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Base Knowledge: Ketone supplements
Sure, it's cutting edge science that the cycling pros love—but do they work?
While I know a thing or two about ketone esters and salts, I’ve never personally experimented with them. For that reason, I avoided the topic in the New Personal Best newsletter—until Kevin asked me to write about them. Now I have no choice.
To put that into context, Kevin Nix is my Big Orange Cycling teammate and main training partner. We have an unspoken understanding that if one of us asks the other to do something, the answer is, “That’s a terrible idea! What time do we start?”
Over the years, Kevin and I have talked each other into—among other things—multiple Belgian Waffle Rides, a two-day ride from San Francisco to Los Angeles, a two-day ride from Los Angeles to Las Vegas, a five-day ride from Portland to San Francisco, several one day rides involving 90+ miles and five or six burritos (“The Steve Edwards Burrito Challenge”), countless shale scrambles and cliff bombs, and more questionable menu choices than a nutrition expert should admit to.
In other words, I’m bound by the Sacred Code of Man-Child Absurdity to cover ketones.
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What are ketones?
Even though it sounds like a daunting topic, ketones are easy to understand. As you may know, your body’s preferred source of fuel is glucose (blood sugar). You get glucose mostly from eating carbs and a little from protein. Your body also creates and stores a back-up to glucose called glycogen in your liver and muscles. When you run out of glucose and glycogen—or you’re running really low—your body breaks down your adipose tissue (body fat) for energy—but it doesn’t convert it to glucose. Instead, it converts fat into something called ketones, which it uses for fuel instead.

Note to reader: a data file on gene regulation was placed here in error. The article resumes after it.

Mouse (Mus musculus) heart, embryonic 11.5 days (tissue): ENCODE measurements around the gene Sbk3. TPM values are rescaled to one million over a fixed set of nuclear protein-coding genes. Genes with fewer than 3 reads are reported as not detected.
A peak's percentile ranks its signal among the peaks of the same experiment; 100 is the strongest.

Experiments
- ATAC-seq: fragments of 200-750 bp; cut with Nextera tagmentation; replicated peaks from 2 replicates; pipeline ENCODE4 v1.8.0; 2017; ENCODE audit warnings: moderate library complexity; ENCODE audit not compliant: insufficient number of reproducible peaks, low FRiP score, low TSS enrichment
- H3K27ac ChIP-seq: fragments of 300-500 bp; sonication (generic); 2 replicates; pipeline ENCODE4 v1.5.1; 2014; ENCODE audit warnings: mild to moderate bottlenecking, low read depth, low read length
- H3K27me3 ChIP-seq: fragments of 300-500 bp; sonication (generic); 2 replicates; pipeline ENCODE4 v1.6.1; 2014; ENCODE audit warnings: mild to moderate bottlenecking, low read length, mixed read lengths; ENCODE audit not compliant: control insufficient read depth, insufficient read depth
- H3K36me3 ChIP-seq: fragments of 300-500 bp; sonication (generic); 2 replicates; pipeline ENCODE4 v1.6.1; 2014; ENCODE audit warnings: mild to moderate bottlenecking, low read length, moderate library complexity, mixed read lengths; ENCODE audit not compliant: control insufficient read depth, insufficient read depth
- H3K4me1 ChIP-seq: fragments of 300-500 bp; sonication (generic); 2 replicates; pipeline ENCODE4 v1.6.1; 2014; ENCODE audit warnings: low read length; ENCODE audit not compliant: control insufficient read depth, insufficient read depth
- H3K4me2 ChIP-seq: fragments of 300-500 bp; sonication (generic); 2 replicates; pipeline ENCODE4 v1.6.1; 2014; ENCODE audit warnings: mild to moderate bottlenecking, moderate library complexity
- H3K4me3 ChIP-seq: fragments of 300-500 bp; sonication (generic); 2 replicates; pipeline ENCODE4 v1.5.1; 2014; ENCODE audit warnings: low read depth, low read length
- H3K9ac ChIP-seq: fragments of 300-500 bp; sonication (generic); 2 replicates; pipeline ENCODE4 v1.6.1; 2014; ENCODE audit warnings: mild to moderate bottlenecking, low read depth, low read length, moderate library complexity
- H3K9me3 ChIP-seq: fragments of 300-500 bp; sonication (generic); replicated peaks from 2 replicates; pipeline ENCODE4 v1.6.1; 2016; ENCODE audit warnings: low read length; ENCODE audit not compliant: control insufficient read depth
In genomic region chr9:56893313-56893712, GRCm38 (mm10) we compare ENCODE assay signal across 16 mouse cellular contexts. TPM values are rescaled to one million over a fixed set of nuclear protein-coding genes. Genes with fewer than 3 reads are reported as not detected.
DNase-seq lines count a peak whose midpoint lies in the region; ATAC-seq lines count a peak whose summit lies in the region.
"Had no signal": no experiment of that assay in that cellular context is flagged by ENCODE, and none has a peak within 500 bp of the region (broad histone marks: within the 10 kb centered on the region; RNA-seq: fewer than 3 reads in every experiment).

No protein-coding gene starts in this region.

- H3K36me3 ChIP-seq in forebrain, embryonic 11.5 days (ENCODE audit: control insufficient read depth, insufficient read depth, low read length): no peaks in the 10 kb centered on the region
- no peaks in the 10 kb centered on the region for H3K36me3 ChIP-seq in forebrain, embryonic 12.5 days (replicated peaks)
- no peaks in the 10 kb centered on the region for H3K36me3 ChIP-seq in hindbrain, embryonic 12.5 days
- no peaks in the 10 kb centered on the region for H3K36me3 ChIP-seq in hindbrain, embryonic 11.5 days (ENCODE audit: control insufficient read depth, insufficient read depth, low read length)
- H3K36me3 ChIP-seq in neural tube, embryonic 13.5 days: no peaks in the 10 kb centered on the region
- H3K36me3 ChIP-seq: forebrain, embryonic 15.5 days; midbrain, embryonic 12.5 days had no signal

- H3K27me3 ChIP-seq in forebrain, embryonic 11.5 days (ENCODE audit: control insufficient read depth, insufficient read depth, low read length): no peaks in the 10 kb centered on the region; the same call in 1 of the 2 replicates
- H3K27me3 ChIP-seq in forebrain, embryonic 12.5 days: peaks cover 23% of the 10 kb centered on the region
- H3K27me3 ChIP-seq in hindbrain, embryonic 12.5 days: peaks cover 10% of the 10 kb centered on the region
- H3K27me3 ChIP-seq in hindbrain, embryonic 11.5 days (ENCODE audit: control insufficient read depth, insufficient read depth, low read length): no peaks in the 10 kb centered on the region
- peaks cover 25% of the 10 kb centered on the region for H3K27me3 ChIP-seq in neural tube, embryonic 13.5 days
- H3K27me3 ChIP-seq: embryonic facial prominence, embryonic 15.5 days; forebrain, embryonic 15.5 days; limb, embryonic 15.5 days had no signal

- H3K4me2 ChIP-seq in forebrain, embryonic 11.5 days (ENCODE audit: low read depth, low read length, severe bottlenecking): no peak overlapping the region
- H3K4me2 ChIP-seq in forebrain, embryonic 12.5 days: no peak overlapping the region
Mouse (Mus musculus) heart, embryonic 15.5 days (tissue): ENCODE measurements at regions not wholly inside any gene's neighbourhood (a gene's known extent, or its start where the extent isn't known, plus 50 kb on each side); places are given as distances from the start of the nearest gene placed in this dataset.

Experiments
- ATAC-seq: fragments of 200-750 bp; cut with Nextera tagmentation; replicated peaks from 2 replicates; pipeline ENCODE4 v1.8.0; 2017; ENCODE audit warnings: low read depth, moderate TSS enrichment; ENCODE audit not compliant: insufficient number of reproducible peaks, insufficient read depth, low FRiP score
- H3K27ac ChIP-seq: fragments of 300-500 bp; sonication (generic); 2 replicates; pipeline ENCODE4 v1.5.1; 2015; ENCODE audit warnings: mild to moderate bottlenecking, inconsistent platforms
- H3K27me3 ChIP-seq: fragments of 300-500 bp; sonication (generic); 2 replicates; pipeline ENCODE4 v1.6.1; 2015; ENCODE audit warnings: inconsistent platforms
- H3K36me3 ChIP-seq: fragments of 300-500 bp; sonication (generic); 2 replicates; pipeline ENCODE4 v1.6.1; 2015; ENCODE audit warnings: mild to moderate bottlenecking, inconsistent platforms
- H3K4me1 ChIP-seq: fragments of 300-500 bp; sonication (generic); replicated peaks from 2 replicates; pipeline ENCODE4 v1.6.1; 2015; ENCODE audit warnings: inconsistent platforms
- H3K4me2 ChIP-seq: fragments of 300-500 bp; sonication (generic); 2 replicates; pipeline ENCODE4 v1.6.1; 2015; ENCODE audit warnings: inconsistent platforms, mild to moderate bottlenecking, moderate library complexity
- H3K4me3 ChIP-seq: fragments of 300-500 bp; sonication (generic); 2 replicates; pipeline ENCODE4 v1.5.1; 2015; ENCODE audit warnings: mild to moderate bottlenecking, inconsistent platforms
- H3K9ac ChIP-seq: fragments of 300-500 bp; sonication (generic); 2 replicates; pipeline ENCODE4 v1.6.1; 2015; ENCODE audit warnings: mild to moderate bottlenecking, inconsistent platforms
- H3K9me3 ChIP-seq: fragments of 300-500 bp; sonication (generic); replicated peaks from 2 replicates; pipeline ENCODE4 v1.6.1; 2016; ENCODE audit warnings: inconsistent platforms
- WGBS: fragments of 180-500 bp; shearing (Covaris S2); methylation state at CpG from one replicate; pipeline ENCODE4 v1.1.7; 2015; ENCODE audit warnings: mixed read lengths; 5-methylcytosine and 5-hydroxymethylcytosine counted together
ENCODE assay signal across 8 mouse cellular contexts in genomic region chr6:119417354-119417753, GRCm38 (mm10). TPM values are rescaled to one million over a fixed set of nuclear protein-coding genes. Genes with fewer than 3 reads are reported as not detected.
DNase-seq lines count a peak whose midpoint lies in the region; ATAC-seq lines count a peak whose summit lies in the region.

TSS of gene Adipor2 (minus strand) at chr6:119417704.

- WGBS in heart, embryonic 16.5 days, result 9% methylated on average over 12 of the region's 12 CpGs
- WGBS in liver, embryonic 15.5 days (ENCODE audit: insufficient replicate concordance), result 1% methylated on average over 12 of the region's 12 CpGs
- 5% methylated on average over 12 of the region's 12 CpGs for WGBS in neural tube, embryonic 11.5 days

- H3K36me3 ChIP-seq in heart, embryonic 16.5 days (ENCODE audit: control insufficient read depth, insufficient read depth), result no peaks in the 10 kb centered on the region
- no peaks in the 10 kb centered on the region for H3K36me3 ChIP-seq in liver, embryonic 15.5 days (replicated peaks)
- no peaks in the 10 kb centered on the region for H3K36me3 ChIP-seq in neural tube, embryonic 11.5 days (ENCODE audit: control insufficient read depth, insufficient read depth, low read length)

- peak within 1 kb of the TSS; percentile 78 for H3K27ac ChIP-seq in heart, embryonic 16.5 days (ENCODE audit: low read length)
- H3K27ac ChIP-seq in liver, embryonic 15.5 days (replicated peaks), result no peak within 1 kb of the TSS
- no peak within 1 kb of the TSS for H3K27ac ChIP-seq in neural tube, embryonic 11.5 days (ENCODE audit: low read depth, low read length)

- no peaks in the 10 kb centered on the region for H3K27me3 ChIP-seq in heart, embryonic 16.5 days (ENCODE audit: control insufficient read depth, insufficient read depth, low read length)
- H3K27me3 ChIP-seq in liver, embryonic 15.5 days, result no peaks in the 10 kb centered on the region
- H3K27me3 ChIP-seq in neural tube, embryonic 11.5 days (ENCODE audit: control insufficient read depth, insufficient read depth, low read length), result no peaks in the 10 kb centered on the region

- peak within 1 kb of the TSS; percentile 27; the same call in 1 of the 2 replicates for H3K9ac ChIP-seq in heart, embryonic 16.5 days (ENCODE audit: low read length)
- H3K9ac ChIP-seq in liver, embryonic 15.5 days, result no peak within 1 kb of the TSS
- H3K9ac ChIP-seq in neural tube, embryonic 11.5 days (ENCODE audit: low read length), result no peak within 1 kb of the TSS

When someone goes on a ketogenic diet, they reduce their carbohydrate and protein intakes so that their body is forced to use ketones. They are basically an emergency fuel source. They’re meant to fuel the brain and muscles when you starve.
Whether or not forced ketosis has merit is a charged topic. I’d rather discuss something less politically touchy, like whether gun control combined with transgender bathrooms in public schools will cause global warming if Trump runs against Biden in the next election. Either way, we don’t need to go there to learn about ketone sups.
One argument for endurance athletes to supplement with ketones is that, in this situation, your body uses them for energy in addition to your glucose and glycogen. This means you spare your glycogen stores, so you have more fuel in the long run. It’s also supposed to enhance recovery—by helping you build back glycogen stores faster.
They’re also thought to increase the body’s concentration of erythropoietin, which you might know as EPO. EPO is a hormone that regulates red blood cell production. Having more EPO makes your red blood cells bigger. This allows them to carry more oxygen to your muscles—and this allows you to perform better.
A few years ago, a bunch of pro cyclists including Lance Armstrong were busted for injecting EPO. This “blood doping” is banned by the World Anti Doping Agency because misuse of EPO can lead to a number of health issues, like stroke and embolisms. (If you want to discuss EPO in more detail, let me know.)
Ketones aren’t banned in sport. From what I gather, this is for a couple reasons. First, the authorities aren’t completely certain that they work. Second, the side effects are more unpleasant than deadly.
You sometimes see synthetic ketones referred to as “exogenous,” which means “outside made.” The ketones that your body makes are called “endogenous” which means “inside made.” Those are good words to remember when talking about nutrition and biology. This knowledge might also win you a Fandango gift card at trivia night someday.